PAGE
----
Colin Bird is the Minister for Trade and Economic Policy at the Canadian Embassy in Washington. As a panelist at the GBD event on June 23, he made several major points in a calm and quiet voice. For us, the biggest of these is that Canada has just notched a big win in trade policy. CETA, Canada’s Comprehensive Economic Trade Agreement with the European Union, is largely a done deal. And it is a big deal. In the words of the EU Trade Commissioner, Cecilia Malmström, “It is the most modern and advanced trade agreement ever made.”

As for when it will be implemented, Mr. Bird said, “We are, I think, very, very close to application of the CETA.” But that was in late June. In early July, Canada’s prime minister, Justin Trudeau, and EU Commission president, Jean-Claude Juncker, met on the margins of the G-20 Summit in Germany, and they set a date. Provisional application of CETA will begin on September 21, 2017.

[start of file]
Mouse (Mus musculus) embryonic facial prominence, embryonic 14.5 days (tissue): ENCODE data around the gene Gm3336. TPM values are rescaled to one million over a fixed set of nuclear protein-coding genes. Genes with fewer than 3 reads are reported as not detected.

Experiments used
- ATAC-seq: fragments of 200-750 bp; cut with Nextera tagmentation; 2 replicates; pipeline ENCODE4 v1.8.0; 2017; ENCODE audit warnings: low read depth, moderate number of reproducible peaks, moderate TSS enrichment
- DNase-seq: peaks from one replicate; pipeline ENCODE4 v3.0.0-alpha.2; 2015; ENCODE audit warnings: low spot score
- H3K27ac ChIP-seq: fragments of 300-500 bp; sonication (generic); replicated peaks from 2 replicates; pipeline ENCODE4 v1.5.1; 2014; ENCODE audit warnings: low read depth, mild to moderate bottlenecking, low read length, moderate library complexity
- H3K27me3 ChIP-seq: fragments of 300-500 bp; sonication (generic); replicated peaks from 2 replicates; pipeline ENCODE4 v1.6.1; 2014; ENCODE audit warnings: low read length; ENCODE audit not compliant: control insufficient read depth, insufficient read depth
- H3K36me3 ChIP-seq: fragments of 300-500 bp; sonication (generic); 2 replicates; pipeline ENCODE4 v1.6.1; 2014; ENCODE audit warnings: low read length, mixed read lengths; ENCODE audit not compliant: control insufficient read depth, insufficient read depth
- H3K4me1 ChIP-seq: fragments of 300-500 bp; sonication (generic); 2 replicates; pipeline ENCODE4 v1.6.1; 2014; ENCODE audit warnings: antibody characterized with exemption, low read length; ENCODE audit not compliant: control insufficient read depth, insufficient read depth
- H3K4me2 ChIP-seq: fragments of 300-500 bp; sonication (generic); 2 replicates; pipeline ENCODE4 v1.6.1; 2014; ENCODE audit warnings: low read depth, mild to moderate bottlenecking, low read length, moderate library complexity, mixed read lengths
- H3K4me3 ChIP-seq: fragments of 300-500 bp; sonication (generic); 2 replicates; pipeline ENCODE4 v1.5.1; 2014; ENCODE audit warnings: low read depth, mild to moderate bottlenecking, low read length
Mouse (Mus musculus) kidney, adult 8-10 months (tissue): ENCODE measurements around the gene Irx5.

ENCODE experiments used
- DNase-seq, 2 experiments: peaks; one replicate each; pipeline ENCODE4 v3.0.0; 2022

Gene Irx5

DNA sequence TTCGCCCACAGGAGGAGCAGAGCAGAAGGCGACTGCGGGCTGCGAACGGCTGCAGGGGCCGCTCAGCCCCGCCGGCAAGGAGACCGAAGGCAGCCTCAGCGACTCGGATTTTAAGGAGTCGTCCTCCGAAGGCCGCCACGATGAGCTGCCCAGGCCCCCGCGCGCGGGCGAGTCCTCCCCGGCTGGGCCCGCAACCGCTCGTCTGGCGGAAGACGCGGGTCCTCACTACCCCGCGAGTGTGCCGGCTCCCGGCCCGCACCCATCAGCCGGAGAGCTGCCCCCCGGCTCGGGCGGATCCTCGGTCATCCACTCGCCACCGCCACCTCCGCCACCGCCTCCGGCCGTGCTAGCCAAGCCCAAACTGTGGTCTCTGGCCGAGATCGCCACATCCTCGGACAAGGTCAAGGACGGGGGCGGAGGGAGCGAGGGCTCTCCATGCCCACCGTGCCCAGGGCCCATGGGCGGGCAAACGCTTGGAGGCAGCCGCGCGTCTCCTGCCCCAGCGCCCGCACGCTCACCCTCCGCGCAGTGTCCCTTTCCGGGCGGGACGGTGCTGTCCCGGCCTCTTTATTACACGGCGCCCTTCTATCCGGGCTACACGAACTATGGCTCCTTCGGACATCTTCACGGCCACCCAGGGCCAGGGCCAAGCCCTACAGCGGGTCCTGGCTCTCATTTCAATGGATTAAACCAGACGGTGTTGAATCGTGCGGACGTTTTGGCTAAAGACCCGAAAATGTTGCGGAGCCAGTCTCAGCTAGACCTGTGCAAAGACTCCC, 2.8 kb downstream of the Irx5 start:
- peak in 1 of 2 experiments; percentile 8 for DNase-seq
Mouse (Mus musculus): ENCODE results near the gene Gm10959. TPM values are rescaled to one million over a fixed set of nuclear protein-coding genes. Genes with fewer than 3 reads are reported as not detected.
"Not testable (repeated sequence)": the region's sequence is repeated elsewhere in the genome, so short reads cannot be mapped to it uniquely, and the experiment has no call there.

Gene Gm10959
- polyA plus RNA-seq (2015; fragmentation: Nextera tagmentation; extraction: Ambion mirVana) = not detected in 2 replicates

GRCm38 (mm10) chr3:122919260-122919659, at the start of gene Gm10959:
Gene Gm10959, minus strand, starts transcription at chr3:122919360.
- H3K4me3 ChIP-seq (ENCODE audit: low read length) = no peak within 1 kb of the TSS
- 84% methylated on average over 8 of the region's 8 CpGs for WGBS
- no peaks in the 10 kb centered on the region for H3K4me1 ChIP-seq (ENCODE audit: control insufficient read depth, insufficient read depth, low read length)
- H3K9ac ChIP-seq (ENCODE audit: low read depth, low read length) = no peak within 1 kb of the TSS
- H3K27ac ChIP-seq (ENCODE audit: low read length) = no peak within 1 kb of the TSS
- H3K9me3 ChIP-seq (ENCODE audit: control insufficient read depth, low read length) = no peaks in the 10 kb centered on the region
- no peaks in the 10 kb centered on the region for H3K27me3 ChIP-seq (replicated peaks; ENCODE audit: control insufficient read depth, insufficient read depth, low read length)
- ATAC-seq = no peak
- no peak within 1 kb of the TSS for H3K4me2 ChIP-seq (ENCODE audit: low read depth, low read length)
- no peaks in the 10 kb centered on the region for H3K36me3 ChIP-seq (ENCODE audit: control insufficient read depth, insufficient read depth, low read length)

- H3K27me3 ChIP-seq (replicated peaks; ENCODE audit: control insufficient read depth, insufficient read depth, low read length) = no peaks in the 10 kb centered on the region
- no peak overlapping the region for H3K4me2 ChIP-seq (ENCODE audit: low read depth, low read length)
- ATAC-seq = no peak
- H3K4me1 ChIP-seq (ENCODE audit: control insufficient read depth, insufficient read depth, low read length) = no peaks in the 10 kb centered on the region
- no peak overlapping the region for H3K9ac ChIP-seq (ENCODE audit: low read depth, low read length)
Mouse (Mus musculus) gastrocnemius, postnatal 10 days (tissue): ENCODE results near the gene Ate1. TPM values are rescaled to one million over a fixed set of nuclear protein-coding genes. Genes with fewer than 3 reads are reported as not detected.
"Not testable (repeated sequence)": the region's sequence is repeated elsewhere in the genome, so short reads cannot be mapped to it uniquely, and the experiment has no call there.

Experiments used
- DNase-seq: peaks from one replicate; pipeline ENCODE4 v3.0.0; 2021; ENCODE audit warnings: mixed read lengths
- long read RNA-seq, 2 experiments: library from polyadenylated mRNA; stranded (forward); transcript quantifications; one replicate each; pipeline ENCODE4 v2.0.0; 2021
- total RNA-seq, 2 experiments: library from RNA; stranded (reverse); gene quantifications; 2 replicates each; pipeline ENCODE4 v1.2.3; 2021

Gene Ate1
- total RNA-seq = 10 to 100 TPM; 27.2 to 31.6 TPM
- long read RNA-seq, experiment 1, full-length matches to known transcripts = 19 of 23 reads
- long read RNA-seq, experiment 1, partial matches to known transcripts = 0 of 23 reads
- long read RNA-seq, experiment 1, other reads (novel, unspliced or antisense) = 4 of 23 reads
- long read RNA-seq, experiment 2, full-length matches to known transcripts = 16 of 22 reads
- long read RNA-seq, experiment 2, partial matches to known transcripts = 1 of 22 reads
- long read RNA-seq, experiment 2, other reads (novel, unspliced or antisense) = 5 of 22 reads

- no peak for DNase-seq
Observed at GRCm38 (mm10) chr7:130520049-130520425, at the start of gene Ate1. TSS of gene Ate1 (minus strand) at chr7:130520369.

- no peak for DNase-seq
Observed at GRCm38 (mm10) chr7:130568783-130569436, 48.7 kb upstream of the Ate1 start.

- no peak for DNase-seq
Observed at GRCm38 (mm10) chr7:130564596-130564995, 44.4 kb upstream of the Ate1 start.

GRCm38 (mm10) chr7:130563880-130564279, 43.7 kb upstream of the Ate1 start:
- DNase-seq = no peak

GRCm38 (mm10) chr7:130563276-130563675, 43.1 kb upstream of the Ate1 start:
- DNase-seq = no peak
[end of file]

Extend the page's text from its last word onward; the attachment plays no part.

So, how provisional is “provisional” application? Mr. Bird put it this way:

“When you’re talking provisional application, that sounds very tentative. In reality, it means essentially full application of the CETA, with the exception of certain investor issues that are in member state competence.

“So, what does that mean? You’re looking at 98 percent of tariff lines going duty-free as of day one, as soon as we bring it into force. We’ve got fairly concise phase-outs for those very sensitive products in the sort of 3, 5, 7 year range. So that will be at about 99 percent of tariff lines duty-free by the time the phase-ins are complete.”

But tariffs are just a part of it. Mr. Bird praised CETA for an array of elements including its provisions on labor, on environment, on transparency, on services, and most notably (for us) on government procurement. “You look at the level of ambition on government procurement and it’s really quite dramatic; so that we are down to the provincial, the Member State, [and] city level in terms of openness to procurement.”